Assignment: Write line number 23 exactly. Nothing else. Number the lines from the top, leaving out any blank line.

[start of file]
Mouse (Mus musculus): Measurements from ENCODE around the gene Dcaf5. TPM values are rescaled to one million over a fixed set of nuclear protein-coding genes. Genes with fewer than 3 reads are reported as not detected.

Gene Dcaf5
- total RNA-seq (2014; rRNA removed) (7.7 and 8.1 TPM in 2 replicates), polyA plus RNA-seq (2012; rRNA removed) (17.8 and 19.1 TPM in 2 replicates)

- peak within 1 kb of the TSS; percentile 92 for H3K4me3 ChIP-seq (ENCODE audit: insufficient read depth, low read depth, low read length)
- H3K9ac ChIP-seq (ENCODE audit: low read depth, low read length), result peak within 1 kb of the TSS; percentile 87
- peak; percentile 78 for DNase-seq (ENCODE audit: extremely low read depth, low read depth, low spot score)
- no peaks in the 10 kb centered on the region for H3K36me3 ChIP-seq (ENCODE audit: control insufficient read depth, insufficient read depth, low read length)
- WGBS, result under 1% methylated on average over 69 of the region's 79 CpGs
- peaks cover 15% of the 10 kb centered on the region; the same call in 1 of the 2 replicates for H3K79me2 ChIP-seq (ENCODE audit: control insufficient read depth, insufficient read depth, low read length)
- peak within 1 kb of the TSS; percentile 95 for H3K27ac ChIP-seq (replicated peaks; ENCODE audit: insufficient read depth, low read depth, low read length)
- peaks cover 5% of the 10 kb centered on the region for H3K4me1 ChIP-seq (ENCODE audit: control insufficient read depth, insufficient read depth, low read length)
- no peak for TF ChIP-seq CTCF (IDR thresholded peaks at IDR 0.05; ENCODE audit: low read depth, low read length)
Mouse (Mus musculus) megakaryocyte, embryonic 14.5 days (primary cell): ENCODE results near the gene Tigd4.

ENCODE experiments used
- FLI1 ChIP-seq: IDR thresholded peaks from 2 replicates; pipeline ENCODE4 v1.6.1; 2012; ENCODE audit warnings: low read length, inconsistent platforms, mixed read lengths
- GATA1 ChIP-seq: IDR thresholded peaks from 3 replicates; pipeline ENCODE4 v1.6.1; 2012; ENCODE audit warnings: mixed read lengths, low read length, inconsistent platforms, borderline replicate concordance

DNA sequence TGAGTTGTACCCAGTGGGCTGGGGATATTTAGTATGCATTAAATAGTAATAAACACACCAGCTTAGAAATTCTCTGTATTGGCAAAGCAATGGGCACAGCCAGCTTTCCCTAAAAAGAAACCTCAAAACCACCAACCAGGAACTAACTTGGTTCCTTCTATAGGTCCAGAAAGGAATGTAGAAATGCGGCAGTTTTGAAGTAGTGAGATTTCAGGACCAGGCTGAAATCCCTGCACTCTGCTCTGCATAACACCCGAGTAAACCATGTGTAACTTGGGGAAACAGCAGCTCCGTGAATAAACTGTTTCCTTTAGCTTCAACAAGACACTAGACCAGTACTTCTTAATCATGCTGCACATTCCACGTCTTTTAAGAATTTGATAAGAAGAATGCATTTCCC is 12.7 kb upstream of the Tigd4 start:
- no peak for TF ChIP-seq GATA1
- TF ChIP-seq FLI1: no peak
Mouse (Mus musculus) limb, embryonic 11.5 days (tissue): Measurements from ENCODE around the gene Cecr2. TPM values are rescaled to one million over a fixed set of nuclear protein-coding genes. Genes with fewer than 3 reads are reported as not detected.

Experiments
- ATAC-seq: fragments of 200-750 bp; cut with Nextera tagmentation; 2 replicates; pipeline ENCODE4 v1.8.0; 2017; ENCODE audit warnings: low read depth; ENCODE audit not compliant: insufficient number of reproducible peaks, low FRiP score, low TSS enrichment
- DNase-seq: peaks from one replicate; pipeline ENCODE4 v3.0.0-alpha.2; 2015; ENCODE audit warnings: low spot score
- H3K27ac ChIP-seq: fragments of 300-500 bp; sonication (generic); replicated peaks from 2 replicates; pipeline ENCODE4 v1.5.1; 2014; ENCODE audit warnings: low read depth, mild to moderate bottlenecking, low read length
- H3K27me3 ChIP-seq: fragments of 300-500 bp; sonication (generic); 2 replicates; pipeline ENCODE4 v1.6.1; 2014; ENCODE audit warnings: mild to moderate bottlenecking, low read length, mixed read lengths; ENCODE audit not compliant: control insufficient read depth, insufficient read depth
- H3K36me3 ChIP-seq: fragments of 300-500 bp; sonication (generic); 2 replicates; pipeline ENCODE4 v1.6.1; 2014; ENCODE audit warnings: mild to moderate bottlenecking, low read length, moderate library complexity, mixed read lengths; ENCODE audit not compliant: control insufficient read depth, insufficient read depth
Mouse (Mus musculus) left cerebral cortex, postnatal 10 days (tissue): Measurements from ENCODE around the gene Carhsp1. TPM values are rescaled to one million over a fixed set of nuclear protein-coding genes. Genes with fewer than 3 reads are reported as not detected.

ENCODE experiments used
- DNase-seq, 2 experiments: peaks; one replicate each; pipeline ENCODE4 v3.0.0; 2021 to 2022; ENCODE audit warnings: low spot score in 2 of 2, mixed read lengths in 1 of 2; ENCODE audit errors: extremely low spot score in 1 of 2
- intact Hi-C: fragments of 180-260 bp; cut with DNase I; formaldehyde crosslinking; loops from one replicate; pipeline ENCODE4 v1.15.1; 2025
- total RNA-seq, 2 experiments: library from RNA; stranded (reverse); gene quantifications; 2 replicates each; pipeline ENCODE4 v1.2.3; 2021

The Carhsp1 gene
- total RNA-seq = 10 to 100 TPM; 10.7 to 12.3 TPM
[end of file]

- DNase-seq: peaks from one replicate; pipeline ENCODE4 v3.0.0-alpha.2; 2015; ENCODE audit warnings: low spot score